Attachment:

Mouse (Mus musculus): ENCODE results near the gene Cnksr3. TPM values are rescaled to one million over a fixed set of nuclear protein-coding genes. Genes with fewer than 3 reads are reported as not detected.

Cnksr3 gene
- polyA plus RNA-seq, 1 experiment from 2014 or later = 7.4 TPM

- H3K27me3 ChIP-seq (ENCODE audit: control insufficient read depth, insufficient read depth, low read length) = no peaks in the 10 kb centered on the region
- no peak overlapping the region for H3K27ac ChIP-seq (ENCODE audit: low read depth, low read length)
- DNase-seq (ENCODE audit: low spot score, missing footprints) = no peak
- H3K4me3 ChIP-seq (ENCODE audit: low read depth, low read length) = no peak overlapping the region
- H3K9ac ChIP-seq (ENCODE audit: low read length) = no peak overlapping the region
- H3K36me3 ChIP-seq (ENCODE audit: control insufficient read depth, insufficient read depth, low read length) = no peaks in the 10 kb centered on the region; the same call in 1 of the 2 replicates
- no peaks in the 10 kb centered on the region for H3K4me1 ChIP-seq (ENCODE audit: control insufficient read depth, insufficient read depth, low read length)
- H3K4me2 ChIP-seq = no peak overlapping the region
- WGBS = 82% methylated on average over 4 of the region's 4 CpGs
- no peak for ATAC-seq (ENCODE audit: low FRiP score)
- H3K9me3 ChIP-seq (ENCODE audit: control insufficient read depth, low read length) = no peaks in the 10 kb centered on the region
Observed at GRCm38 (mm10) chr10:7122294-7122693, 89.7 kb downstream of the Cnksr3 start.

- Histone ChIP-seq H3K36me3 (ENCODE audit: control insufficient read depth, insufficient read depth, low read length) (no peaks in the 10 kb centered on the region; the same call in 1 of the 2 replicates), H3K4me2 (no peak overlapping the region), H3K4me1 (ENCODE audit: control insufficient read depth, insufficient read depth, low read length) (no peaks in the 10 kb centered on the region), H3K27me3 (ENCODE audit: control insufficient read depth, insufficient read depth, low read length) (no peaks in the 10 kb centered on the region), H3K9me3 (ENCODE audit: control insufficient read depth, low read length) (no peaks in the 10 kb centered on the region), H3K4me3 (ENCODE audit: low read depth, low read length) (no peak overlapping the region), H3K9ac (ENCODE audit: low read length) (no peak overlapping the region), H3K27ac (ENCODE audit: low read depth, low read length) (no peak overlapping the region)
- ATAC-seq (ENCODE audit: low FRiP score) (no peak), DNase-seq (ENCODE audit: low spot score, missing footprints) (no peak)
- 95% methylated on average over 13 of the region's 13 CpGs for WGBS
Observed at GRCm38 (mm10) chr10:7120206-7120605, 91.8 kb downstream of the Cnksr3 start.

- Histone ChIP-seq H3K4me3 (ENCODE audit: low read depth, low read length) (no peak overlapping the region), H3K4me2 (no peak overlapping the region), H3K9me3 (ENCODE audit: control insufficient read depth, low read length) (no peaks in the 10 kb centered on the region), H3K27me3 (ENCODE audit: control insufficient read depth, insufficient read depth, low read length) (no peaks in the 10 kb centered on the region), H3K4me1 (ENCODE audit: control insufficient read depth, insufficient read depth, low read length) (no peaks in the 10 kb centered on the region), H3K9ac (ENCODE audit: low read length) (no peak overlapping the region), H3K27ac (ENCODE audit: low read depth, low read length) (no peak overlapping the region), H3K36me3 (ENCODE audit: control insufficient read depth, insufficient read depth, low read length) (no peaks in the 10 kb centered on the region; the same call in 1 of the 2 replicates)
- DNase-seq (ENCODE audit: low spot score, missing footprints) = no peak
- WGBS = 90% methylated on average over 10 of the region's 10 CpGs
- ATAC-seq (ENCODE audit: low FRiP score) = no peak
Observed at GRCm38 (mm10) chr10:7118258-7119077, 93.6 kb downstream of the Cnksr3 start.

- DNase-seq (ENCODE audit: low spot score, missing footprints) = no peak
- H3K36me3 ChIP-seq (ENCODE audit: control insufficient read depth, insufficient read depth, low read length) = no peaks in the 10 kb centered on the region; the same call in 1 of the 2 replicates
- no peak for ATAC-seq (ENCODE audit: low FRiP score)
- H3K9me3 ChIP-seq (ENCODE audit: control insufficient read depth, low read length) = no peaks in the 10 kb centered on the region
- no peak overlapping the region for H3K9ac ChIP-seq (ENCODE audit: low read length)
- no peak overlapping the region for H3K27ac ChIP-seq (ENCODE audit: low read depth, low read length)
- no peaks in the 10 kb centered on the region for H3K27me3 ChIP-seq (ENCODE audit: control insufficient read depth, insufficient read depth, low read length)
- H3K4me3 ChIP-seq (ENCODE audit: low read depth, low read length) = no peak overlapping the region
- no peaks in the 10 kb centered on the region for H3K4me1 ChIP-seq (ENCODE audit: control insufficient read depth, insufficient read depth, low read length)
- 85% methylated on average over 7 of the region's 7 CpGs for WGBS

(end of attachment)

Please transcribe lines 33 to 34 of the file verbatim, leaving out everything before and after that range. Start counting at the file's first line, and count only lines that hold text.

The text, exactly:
- no peaks in the 10 kb centered on the region for H3K4me1 ChIP-seq (ENCODE audit: control insufficient read depth, insufficient read depth, low read length)
- 85% methylated on average over 7 of the region's 7 CpGs for WGBS